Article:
The Great Wall of Japan

Traveling to Japan involves surprising hazards. Among them language hazards. Rather than a lack of English being the problem, just the opposite is the case. Japan produces English, lots of it. Not the English that you might have learned in the U.S., the U.K., Australia, Canada or New Zealand. This is home-grown Japanese English.

The whole country is awash in Japanese English. It leaps out from fashionable homes and offices, from shops and motor cars, from package goods and street signs. English, you see, more than communicating in Japan, carries a certain cachet. This Japanese English is legendary among long-time residents for an inscrutability that often baffles newly-arrived native English speakers.

“Orai, Orai”, calls the watchful wife as her husband backs the family car into a tight space. “Naisu!” drone uniformed high school girls endlessly as they drill on the tennis court. “Taimu saabisu!” barks the announcer to shoppers at the supermarket. “Don mai” one friend reassures another.

Japanese regard these widespread phrases as pure English, mainly because they’re foreign-sounding. They have conjured stylish Japanese sayings out of English proper. But could you recognize their meanings? Orai is All right. Naisu is Nice! Taimu saabisu is Time service. Don main is Don’t mind.

The real problem for English-speaking visitors begins as they become intoxicated with the Japan exoticism surrounding them. The overwhelmed mind will start responding to the slightest hint of the home language. English words to jump out from printed Japanese texts. Vague snatches of English catch the ear. Often foreigners fixate their attentions on minor points in conversation or text, merely because these suggest English.

Suffering most are the visitors determined to speak the bits of Japanese they’ve painfully memorized. Many well-intentioned Japanese reward their efforts with mystifying Japanese English. It’s hard to blame the Japanese people, though. To them such expressions are as surely English as anything from a Hollywood movie or a Parliamentary debate. The person who looks or sounds Western is presumed to know them.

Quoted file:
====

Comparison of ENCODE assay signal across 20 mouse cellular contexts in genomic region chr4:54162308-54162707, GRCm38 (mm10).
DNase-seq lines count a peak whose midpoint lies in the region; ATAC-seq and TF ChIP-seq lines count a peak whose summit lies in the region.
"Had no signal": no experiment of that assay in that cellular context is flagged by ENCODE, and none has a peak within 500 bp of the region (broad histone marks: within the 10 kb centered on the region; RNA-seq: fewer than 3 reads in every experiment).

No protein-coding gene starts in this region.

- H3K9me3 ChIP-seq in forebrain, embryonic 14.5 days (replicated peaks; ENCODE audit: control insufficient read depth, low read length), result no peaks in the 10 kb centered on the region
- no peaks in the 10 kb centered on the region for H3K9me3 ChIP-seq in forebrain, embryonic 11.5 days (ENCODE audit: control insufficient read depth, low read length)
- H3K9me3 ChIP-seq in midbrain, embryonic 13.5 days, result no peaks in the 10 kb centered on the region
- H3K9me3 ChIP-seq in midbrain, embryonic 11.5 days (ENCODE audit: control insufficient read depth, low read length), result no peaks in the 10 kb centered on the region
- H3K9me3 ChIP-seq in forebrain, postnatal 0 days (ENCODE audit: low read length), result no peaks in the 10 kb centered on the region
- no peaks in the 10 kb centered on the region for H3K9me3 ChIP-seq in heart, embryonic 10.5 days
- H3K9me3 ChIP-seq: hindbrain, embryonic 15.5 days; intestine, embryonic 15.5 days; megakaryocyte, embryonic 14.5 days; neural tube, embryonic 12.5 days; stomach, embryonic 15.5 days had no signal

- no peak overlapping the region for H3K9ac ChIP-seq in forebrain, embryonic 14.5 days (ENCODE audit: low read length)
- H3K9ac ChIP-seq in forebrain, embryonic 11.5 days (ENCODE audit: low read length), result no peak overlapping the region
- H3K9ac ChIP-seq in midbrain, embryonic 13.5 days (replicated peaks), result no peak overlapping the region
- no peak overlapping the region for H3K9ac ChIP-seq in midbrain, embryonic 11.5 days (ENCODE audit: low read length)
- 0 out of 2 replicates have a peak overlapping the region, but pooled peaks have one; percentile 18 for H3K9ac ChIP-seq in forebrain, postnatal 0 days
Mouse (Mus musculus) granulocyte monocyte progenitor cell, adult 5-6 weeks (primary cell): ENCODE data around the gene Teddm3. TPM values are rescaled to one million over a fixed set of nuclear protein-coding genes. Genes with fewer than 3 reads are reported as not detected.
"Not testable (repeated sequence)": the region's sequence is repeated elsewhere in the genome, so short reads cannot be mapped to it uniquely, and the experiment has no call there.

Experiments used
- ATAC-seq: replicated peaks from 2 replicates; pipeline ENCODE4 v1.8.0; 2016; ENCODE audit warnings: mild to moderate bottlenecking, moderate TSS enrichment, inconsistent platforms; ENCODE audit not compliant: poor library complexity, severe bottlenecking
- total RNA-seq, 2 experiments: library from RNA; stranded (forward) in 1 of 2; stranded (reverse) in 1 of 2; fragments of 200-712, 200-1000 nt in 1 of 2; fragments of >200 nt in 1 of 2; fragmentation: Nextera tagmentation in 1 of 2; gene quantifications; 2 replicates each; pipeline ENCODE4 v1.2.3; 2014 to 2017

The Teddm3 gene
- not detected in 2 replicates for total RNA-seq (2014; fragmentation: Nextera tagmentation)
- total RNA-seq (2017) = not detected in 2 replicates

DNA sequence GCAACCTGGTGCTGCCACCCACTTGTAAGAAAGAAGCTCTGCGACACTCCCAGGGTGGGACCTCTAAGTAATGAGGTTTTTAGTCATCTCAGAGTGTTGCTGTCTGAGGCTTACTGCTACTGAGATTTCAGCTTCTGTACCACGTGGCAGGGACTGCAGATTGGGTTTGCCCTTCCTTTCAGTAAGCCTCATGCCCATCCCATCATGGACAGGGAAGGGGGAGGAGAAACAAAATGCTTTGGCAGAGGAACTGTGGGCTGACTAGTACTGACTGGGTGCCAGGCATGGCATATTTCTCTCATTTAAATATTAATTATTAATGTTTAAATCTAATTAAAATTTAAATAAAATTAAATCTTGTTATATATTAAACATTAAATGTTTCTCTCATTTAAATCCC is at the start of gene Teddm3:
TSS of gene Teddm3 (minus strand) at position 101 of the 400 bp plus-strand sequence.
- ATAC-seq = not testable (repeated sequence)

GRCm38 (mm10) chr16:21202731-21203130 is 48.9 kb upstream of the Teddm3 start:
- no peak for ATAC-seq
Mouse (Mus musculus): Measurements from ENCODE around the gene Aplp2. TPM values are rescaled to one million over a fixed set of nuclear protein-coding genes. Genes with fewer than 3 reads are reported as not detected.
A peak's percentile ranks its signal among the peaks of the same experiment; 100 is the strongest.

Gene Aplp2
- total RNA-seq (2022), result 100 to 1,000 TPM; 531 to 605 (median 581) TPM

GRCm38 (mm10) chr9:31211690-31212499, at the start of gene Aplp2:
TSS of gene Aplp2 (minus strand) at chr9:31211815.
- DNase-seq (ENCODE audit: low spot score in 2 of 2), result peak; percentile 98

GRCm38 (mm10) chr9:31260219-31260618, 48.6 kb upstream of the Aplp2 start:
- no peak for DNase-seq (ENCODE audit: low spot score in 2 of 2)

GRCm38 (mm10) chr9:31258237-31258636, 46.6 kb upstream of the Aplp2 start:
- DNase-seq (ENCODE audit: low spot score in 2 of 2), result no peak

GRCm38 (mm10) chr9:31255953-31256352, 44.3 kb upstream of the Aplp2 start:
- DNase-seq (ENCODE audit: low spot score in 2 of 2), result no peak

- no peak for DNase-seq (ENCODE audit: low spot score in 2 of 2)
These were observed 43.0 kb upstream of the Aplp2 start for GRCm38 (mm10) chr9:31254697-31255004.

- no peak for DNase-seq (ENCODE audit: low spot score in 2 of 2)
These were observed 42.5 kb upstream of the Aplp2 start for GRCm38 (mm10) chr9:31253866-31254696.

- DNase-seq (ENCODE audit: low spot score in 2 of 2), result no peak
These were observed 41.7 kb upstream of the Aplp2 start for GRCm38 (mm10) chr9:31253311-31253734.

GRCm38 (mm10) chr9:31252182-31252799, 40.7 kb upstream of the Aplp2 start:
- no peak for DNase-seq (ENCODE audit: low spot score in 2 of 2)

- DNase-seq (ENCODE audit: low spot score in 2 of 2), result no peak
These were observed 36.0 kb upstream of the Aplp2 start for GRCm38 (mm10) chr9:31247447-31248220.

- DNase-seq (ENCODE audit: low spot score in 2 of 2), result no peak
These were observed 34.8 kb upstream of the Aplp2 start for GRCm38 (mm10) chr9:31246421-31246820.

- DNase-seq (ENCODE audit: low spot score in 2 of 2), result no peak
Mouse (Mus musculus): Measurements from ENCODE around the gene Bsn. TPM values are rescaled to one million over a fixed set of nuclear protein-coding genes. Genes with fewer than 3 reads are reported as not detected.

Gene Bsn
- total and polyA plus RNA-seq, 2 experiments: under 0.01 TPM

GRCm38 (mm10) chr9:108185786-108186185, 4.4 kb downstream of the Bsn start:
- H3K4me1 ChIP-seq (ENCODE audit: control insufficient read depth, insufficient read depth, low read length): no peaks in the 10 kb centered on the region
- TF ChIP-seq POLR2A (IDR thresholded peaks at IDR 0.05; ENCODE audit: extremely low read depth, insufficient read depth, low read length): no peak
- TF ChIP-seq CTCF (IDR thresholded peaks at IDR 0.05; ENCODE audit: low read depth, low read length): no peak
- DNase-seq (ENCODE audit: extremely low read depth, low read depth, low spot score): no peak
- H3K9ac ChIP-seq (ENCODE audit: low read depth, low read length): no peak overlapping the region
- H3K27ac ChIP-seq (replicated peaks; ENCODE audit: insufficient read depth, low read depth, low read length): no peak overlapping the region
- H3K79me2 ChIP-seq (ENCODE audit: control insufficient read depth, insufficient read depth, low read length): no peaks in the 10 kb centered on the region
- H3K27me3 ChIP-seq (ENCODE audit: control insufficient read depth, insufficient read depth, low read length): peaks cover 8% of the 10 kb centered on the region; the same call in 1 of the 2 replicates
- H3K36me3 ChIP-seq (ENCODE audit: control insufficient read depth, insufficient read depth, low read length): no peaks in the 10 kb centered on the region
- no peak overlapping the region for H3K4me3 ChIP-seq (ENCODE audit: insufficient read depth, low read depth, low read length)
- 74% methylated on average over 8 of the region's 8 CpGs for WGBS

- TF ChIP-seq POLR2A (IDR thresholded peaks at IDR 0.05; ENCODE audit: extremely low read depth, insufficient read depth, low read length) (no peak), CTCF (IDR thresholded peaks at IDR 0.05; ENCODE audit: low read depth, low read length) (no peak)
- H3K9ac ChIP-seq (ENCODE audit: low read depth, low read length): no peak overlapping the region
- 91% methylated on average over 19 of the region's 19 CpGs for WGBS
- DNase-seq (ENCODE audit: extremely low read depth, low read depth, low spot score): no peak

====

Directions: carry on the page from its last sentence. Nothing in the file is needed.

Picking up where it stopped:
The Japanese, you see, often do with English what they have done so successfully in other areas: re-engineer it’s components into useful Japanese constructs.

Some lay the blame for famous Japanese incomprehensibility on difficulty pronouncing English. It is true that while English has over 40 recognized phonemes, Japanese possesses scarcely more than 20. So, many of the sounds in English simply don’t exist in Japanese. This forces people in the Land of the Rising Sun to twist many foreign words into utterances that foreign speakers find hard to comprehend.

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And understanding spoken Japanese is challenging, to say the least. The scant number of spoken sounds means each has to do multiple duties. For example, say “kami” in Japan and you can mean “hair”. Or “god”. Or “paper”. Japanese however will be quick to point out the significance that each is written differently. But in conversation, of course, people only hear what’s said.

And that, too, is hard for the Japanese to keep in mind. The complexity of their written language requires them to spend much, if not most, of their school years memorizing the written forms of their language. Eventually it becomes second nature for many Japanese to visualize written forms as they hear the words. In fact, you can often see fingers stroking out a word in the air or on their palm to clarify a point in conversation.

And that brings us to katakana script, the phonetic alphabet where so many English words get kindly beaten to a pulp.